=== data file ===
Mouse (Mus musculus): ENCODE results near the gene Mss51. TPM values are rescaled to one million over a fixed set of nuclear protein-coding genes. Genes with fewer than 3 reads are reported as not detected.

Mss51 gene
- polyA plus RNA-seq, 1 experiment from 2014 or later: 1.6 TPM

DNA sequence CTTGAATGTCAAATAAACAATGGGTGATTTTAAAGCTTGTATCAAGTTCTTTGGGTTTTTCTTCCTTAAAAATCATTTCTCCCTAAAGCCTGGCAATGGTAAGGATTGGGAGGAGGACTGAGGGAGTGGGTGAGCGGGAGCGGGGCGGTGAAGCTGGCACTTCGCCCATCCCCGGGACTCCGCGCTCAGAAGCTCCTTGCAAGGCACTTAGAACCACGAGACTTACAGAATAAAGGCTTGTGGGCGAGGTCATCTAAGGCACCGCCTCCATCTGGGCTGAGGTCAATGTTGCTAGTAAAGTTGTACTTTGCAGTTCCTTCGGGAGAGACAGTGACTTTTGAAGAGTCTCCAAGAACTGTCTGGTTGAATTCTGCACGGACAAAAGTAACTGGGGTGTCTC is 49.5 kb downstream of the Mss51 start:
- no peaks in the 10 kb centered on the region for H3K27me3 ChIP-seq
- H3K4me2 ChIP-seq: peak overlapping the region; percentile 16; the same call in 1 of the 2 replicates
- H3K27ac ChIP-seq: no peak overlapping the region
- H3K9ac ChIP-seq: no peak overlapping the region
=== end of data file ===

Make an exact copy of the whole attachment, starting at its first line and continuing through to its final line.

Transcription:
Mouse (Mus musculus): ENCODE results near the gene Mss51. TPM values are rescaled to one million over a fixed set of nuclear protein-coding genes. Genes with fewer than 3 reads are reported as not detected.

Mss51 gene
- polyA plus RNA-seq, 1 experiment from 2014 or later: 1.6 TPM

DNA sequence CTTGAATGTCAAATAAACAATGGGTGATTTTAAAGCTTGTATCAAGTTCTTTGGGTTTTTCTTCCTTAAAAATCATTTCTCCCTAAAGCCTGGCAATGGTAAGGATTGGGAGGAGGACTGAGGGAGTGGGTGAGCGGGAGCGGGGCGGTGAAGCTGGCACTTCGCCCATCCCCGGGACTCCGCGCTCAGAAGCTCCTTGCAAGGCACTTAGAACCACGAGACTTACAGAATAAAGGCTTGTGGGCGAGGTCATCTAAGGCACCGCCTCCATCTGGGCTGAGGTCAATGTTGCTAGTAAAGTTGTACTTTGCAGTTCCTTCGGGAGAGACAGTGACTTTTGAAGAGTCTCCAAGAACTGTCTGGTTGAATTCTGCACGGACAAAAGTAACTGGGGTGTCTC is 49.5 kb downstream of the Mss51 start:
- no peaks in the 10 kb centered on the region for H3K27me3 ChIP-seq
- H3K4me2 ChIP-seq: peak overlapping the region; percentile 16; the same call in 1 of the 2 replicates
- H3K27ac ChIP-seq: no peak overlapping the region
- H3K9ac ChIP-seq: no peak overlapping the region